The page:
commissioned to design its new building. The suggestion was bold and
not altogether welcomed. Although he belonged to the Society, Wright’s
reputation had been severely tarnished: his designs, though unique,
were costly and a contractor’s nightmare, and his egocentrism made for
difficult working relationships. The congregational vote was close, but
ultimately Patton got his man and the rest is history.
But while Frank Gilmore impressed the larger community with his civic engagement, Patton’s fame
rested on the public stands he took on contentious issues. He
vociferously opposed a legislative measure that would have prevented a
Communist from holding office in Wisconsin. And in 1947, near the end
of his ministry, he announced in a radio broadcast that he was resigning
from the white race. “Wherever men face persecution and
discrimination, there is my race,” Patton said. This dramatic gesture made headlines, and while editorials and letters to the editor were critical of the position Patton had staked out, the congregation itself stood by its outspoken minister.
Several figures stood out during those post-war years when the
Society was in transition and the Meeting House under construction. Harold and Helen Groves had opposed the hiring of Frank Lloyd Wright
initially, but accepted the congregation’s decision. Then, in the true
spirit of democracy, the couple threw their full weight behind the
project. Harold chaired the Building Committee and Helen coordinated the cadres of volunteers that were needed.
The Groves were also highly regarded outside of FUS. Helen worked with the American Friends Service Committee helping to resettle Jewish refugees in Madison during World War II. Harold, a
nationally recognized economist, was the first UW professor to be
elected to the Wisconsin Assembly and then to the state Senate. He also
served as the state’s Insurance Commissioner for a time.
Another distinguished economist, Kenneth Parsons, also played a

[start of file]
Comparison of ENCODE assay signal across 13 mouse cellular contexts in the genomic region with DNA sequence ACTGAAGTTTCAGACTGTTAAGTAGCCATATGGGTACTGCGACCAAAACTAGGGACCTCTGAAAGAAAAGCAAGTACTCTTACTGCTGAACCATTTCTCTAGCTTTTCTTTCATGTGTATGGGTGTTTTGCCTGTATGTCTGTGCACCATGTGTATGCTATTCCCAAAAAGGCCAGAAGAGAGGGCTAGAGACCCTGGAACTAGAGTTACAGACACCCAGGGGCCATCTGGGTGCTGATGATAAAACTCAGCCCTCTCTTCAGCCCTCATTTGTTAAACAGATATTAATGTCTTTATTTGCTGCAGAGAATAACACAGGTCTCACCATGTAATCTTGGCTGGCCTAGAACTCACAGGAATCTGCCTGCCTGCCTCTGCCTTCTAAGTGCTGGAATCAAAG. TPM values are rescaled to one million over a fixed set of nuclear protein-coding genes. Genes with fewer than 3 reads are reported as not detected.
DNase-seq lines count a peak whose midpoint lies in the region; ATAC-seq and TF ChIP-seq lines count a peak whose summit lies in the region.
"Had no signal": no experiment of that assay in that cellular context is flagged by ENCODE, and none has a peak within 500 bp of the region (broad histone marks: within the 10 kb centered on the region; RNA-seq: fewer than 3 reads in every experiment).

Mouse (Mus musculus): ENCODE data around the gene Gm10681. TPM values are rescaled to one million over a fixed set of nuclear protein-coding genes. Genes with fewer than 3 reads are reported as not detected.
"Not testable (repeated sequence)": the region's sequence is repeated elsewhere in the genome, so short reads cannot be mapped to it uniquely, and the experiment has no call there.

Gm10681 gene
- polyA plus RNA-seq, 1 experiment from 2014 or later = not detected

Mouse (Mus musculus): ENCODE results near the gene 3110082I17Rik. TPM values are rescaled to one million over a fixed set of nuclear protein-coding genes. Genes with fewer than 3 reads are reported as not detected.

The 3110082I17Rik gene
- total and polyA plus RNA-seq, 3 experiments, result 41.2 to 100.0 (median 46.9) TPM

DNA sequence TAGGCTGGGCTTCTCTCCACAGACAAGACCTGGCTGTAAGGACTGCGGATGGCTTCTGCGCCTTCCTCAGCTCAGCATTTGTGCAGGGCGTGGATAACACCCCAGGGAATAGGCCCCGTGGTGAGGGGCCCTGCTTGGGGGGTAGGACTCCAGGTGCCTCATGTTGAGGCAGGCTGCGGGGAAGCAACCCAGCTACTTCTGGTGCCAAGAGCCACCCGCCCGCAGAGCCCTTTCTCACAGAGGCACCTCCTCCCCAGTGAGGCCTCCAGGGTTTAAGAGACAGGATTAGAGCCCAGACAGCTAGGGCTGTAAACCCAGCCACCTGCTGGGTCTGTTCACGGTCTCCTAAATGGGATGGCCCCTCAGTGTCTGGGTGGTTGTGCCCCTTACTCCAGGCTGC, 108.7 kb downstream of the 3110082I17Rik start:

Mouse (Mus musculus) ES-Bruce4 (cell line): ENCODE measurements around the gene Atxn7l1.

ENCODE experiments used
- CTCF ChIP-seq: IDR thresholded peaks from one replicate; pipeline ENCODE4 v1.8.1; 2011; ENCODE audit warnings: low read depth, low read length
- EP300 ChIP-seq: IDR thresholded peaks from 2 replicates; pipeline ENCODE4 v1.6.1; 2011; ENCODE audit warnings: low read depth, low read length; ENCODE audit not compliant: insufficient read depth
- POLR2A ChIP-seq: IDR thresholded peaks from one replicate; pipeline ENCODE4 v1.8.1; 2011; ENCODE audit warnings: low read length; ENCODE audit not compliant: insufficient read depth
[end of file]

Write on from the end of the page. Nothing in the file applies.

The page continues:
major role in the life of the Society during that period. An
international expert on land tenure and agrarian reform Parsons served as the congregation’s president while the Meeting House was being built.
And then there was Max Otto, one of America’s leading philosophers. Otto was a pragmatist whose thought complemented that of William James and John Dewey.
He was also a humanist whose popular course, “Man and Nature, provided
students with a non-supernatural, naturalistic view of the universe.
Early in his career at Wisconsin, religious and social conservatives denounced him as an “enemy of God and demanded that Otto be dismissed. But President Van Hise refused saying:
Freedom of thought, inquiry after truth for its own sake, adjustment
of the knowledge of the past in the light of the newest facts and
highest reason — this is the essential spirit of a university, which
under no circumstances should it yield.
When it came time to decide who should preach the inaugural sermon in the new Meeting House, the choice was clear – Max Otto
– and in that sermon entitled “To Own or Be Owned” he urged the proud
congregation to put the building in proper perspective. “It will truly
be our own,” Otto intoned,
…if our religious undertaking, ennobled by the beauty of its new home, has vitality and meaning enough to transcend the fame of the building in which it is housed.
In the six decades that have elapsed since those words were spoken
the First Unitarian Society has been served by many more outstanding
members. There was Katherine Bradley, granddaughter of a
Unitarian minister, professional botanist and Director of the UW
Arboretum during the expansion of its educational and research programs.
Bradley exhibited formidable leadership as president of the
congregation, president of the FUS Foundation and as a forceful
spokeswoman for many annual pledge campaigns.
And there was Richard Hartshorne, who served as the Society’s treasurer for a record number of years. Hartshorne was